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The Creeds

October 27, 2016

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The Creeds, in their diversities, have always been a source of debate and inquiry. It isn’t just their differences or the ancient language that causes questions, but it’s their theology, the implied metaphysics and cosmology as well. All of them, from the Old Roman to the Nicaean, Athanasian or Apostolic, were written sometime between the third and fifth century. Whatever the question, it takes the proper tools to make sense of ancient texts, but even if we learned all about the cultures, conditions and languages of that period, it would only be half the work. In any case, I did come across a fairly lucid and concise answer to a fairly basic question, and I’d like to share it with you. As you know, there was an evolution of the various creeds, going through various redaction, additions, corrections and so forth. Even more recently people have asked how the creeds could be further updated, and here is an fitting answer:

Question & Answer

Toby of Burnsville, Minnesota writes:


Question:

What would an expurgated version of the Nicene Creed look like when its archaic imagery has been replaced?

Answer:

Dear Toby,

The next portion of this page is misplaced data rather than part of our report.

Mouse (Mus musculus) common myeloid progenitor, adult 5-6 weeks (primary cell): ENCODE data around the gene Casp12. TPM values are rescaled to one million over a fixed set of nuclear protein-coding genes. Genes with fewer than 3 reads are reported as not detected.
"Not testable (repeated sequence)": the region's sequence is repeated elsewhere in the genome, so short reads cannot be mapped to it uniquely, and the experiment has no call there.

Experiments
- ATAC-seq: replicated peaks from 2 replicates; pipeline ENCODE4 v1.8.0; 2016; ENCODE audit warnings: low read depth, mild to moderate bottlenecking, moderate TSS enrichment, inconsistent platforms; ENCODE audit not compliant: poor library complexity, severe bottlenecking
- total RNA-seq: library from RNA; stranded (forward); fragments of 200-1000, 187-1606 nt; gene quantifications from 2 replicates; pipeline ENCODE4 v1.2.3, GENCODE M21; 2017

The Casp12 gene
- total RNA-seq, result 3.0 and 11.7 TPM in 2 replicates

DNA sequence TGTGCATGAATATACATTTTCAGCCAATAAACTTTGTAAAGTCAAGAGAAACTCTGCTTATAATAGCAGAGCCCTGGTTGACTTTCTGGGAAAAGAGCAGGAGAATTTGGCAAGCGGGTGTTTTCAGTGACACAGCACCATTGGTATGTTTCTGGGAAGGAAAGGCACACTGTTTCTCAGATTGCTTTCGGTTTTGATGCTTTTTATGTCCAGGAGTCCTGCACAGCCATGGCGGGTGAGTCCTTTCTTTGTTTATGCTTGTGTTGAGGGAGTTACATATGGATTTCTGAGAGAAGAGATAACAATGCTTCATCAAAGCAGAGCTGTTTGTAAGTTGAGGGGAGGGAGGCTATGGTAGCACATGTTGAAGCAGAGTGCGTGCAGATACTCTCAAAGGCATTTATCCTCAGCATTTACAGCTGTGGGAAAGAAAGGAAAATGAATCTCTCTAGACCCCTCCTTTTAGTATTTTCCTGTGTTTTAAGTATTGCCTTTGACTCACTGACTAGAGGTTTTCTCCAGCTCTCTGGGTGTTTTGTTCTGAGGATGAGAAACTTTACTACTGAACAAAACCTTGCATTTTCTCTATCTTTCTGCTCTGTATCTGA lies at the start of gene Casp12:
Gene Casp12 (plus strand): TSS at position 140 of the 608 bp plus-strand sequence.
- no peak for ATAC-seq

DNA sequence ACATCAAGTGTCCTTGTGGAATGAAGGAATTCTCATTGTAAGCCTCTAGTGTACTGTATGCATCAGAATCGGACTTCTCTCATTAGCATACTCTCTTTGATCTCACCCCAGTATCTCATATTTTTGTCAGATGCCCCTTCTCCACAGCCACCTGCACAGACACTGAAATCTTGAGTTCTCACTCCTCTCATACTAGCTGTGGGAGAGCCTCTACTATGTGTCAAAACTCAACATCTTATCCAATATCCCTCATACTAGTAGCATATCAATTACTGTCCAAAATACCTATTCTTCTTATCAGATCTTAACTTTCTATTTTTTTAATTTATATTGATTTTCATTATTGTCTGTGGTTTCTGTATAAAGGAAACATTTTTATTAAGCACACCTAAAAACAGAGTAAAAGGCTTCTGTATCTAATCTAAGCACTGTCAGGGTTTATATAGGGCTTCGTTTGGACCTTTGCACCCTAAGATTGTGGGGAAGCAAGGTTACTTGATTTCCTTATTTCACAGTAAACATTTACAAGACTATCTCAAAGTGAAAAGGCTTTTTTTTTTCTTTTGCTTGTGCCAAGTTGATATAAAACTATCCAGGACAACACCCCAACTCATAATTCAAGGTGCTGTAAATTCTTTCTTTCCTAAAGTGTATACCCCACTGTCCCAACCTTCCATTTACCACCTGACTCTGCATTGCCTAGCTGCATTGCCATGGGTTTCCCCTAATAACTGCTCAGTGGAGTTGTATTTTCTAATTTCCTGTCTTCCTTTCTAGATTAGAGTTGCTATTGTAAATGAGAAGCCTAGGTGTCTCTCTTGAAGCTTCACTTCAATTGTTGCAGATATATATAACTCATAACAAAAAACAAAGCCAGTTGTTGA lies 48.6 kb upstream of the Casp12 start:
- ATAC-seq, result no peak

That is not the way to relate to the creeds. Creeds are historic documents that attempt to place into the words of the time in which they were framed, the faith those people professed.

Creeds are therefore human creations, written by human beings trying to make sense in their day, of their God experience. That is always what a statement of faith is. The Apostles’ Creed and the Nicene Creed are fourth century Christian creations. Inevitably they assume a fourth century worldview. It is not my duty or yours to purge those aspects of fourth century material, which has become unbelievable. It is rather our responsibility to discern the experience they were trying to articulate and to find 21st century words which can convey the same truth for our time that the creeds conveyed in theirs.

If we relate to the creeds as documents divinely inspired, which were meant to control our faith and to keep us “orthodox”, then we have become creedal idolaters! Creeds are not like girdles into which we have to fit our minds.

Let me be specific. The creeds of the church were hammered out in ecclesiastical conventions in a very political way. They represent compromise and political bargaining. They were not dictated by God. They do not thus capture divine truth. One hopes that they point to divine truth. As such we honor them but we do not worship them. So I am neither interested in purging them nor in liberalizing them. I only want to seek to live inside the experience they were designed to communicate.

John Shelby Spong

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